Keiichi Matsuda (BSc. MArch) is a designer and film-maker. He began working with video during his Masters of Architecture at the Bartlett school (UCL) as a critical tool to understand, construct and represent space. Keiichi’s research examines the implications of emerging technologies for human perception and the built environment, focusing on the integration of media into everyday life. He has a multi-disciplinary approach to his work, using a mixture of video, motion graphics, interaction design, and architecture to create vibrant “hyper-real” environments where the distinctions between physical and virtual start to dissolve.
THE MIND CUPOLA
Brigitta Zics is an artist, interaction designer and media philosopher who investigates the creative and affective potential of emerging technologies to develop new ways of communication between human and machine. Mind Cupola explores the creative potential of eye-movement and applies the philosophical concept of the cognitive-feedback loop to trigger novel aesthetic experiences of the participant.
Geoffrey Lillemon brings a classic romantic painting and drawing style to technology to reinterpret artistic practice. As one of the leading artists in digital practices, Lillemon has consistently foregrounded the interplay between the digital and physical world in his work, blending the traditional mediums with emerging technologies. This had lead to personal and commercial work which is recognized as contemporary art.
If you would build a house made of moving waves? What it would be? Art director Justin Vin has collaborated with team of talented artists to find this out. This project is an approach to see and feel technologies in new way – as organic, friendly environments. It is nurturing, divine and filled with spirituality. Intuitive and friendly. Inspired by today’s emerging technologies – claytronics, programmable matter, quantum locking – we eventually came to the vision of Wave House. A home of beauty, freedom and softness. We see big spaces, like temple or church and a surrealism, surrounding it.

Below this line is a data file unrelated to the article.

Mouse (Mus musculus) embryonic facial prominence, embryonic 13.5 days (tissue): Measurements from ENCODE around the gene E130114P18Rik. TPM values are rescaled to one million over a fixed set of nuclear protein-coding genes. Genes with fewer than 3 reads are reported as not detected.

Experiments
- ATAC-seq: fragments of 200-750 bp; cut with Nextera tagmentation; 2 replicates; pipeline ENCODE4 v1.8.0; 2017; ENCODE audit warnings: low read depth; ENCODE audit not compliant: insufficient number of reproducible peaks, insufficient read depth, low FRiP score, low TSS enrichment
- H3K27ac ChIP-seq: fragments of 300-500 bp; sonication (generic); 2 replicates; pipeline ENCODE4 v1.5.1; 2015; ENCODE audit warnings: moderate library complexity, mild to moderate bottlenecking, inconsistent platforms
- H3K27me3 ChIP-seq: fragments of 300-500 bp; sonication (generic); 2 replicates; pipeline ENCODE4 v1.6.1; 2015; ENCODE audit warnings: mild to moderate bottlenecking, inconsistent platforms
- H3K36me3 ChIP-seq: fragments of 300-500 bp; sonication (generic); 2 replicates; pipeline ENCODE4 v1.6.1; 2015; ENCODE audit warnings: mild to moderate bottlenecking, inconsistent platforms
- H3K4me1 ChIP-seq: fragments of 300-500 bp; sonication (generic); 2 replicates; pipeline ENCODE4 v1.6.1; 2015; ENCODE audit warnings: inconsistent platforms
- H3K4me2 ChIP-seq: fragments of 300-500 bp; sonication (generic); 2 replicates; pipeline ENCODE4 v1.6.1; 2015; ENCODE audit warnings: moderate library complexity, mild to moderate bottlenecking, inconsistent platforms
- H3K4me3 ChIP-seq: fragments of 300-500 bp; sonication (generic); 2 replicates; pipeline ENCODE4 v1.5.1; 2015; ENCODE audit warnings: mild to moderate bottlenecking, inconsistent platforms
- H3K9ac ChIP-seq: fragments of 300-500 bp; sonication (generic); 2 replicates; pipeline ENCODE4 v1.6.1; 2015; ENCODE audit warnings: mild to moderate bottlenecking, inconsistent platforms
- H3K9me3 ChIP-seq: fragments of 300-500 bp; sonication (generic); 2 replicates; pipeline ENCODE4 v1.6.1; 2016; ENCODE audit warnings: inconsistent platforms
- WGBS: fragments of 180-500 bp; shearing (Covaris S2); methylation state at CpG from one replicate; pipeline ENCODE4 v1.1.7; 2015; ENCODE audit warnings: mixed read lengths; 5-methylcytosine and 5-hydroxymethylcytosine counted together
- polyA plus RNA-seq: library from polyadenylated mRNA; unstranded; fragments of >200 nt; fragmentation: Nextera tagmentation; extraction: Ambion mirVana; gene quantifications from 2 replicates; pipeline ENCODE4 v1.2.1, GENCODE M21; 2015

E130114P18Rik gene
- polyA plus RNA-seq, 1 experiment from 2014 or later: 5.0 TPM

MÆ Motion Afterefffect
MÆ – Motion Aftereffect explores motion-capture, ready-made 3D models and monologues found online, ranging from experiences with virtual reality in live gameplay to out-of-body experiences and astral projection tutorials. The work addresses the impact of emerging consumer technologies associated with AR – Augmented Reality, VR – Virtual Reality, MR – Mixed Reality, XR – Extended Reality and 360° video. Monologues sourced from the internet provide the infrastructure for the work; an in-ear monitor feeds Olafson the monologues onstage, challenging her to listen and speak simultaneously. This dual action of listening and speaking enables her to embody a state of presence that references data streaming, live processing, and gaming. As a performer she becomes a conduit, medium, or interface, broadcasting edited monologues from the internet to the audience. The action of performing the work becomes like playing a video or VR game.
Alexis Walsh and Ross Leonardy
The Spire dress
Alexis Walsh is a designer and artist based in New York City. Through the exploration of emerging technologies including 3D printing and digital modeling, integrated with traditional handcraft, Alexis utilizes an interdisciplinary approach to push the boundaries of fashion design. Alexis graduated with honors from Parsons The New School for Design.